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On September 7th, the working contract between the Illinois Nurses Association (INA) and the University of Illinois Hospital came to an official end while negotiations were unsuccessful to reach an acceptable agreement for both sides. On Saturday, September 12, the INA nurses went on strike in Chicago.
The University of Illinois Hospital is a large facility housing 462 licensed beds and is a general medical and surgical facility and a level two trauma center. It is also home to the Children’s Hospital of Illinois that houses 101 pediatric specialty beds and a NICU with 55 beds.
Not All Nurses Are on Strike
The strike though unwelcome, was not unanticipated. The INA made the decision to strike in late August and filed a ten-day notice of “intent to strike”. The hospital’s board responded by filing a lawsuit attempting to block the strike citing the strike would pose a clear danger to public health, but the measure mostly failed. Originally around 1,300 nurses were planning to participate in the strike, but one judge in Cook County ruled that some critical care nurses could not participate for fear of critical care patient safety. Nurses from the COVID 19 medical and surgical unit, the bone marrow transplant unit, the pediatric intensive care unit, and the labor and delivery unit were all barred from participating in the strike.
Why Did 800 Nurses Go on Strike?
Nurses participating in the strike have cited concerns for access to appropriate PPE, overburdened staff, nurse to patient ratios, and low morale. More than 800 nurses walked off the job and are participating in the strike and as a result the hospital is bringing in travel nurses and PRN nurses from other locations to fill the work gap as the INA has stated they intend a 7-day strike.
Nurse to Patient Ratios Vs Patient Acuity Based Model
According to Doris Carroll, president of the Illinois Nurses Association and a nurse at the University of Illinois Hospital, “Daycare operators have ratios, right. You can’t have more than eight or nine infants. Dog kennels have ratios. Why can’t hospitals have ratios? We have two decades of research to support that having adequate nurses at the bedside will prevent falls, will prevent infections, will prevent deaths– in a hospital mind you”.
Though nurse to patient ratios appear to be a sticking point in negotiations, the hospital prefers an approach called a “patient acuity based model” indicating that ratios don’t allow for the necessary flexibility in staffing and patient care.
CEO of the University of Illinois Hospital, Michael Zenn said in a statement that nurse to patient ratios “…ignore fair workload distribution among peers on a shift to shift basis. Nurse staffing ratios also result in longer Emergency Department wait times, increased ambulance diversion hours, reduced patient services, and higher operating costs.”
INA and the University of Illinois Hospital History
This isn’t the first time the University hospital and the INA have had trouble negotiating the employment contract. In 2017, a nurse strike was also planned, but ultimately negotiations proved successful. The contract negotiations three years prior to the one in 2017 also almost led to a strike, saved only by a last-minute deal.
More Join the Nursing Strike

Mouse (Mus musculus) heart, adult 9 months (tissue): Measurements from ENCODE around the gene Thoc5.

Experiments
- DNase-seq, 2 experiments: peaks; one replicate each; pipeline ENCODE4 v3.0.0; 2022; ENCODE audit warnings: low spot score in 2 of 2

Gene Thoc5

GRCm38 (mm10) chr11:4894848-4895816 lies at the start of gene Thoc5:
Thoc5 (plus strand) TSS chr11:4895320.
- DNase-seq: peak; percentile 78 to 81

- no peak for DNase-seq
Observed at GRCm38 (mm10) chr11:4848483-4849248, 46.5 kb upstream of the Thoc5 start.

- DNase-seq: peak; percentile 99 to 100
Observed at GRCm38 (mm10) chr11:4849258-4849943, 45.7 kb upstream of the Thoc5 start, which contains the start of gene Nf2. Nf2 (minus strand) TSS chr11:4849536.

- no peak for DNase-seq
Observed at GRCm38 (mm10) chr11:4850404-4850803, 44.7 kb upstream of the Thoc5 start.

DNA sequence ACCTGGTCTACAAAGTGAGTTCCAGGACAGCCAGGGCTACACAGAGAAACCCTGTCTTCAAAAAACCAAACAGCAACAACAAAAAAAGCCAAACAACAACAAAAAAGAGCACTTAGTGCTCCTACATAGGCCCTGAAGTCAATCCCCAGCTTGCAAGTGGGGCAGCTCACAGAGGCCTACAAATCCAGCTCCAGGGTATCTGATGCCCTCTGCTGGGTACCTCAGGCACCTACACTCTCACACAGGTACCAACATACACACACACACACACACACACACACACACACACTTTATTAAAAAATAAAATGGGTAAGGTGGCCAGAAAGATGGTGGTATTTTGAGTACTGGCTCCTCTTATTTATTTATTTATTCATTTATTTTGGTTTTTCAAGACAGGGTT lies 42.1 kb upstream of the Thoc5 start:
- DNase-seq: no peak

After three days of a nurses strike, the University of Illinois took another blow. Monday morning (September 14), more than 4,000 additional employees went on strike. These employees were other health workers, maintenance workers, clerical workers, technical workers, and professional employees all part of the Service Employees International Union Local 73 stating they had been without an active contract for a year and they want wage increases, safer working conditions, and adequate staffing levels.
Strike Nursing Jobs
It is in times like these that healthcare systems rely even more heavily on PRN staffing agencies and travel nursing agencies. For this strike, the University of Illinois hospital has pulled in over 500 travel nurses from other states, some of them even coming from COVID-19 hotspots. A hospital facility that large has to be resourceful to fill this large of an employment gap.
Understandably at this point, the hospital went on ambulance bypass status, which means ambulances in emergency response situations are being routed to take their patients to other hospitals. They’ve also had to cancel some of their scheduled elective surgeries and procedures as well which is certainly an unwanted decision financially. Considering that most big hospitals and healthcare systems earn a large percentage of their profits from elective procedures and had to shut down all elective procedures earlier this year during the first COVID 19 wave.
NursaTM Fills Nursing Gaps
At NursaTM we understand the necessity for nursing unions. They represent and protect the nurses’ best interests and safety. Since COVID-19 hit America, there have been disturbing reports nationwide of nurses working without proper PPE and we know that nurse staffing shortages, while not a new issue, is a persistent and burdensome one. Our role is to connect PRN nurses to healthcare facilities where they are needed. We believe in ensuring patient care and safety when, for whatever reason, a permanent staff nurse is unavailable to fulfill that shift.
NursaTM helps facilities fill staffing shortages and vacancies for both the short term and the long term. Our talented PRN CNAs, LPNs, and RNs have found high paying PRN shifts and strike nursing jobs through our easy to use smartphone application. Join NursaTM today, and start organizing your work around your life instead of the other way around. Strikes are not terribly common in the industry but this certainly it isn’t going to be the last. We are connected to health systems and medical facilities all over to connect our clinicians to where their patients need them most.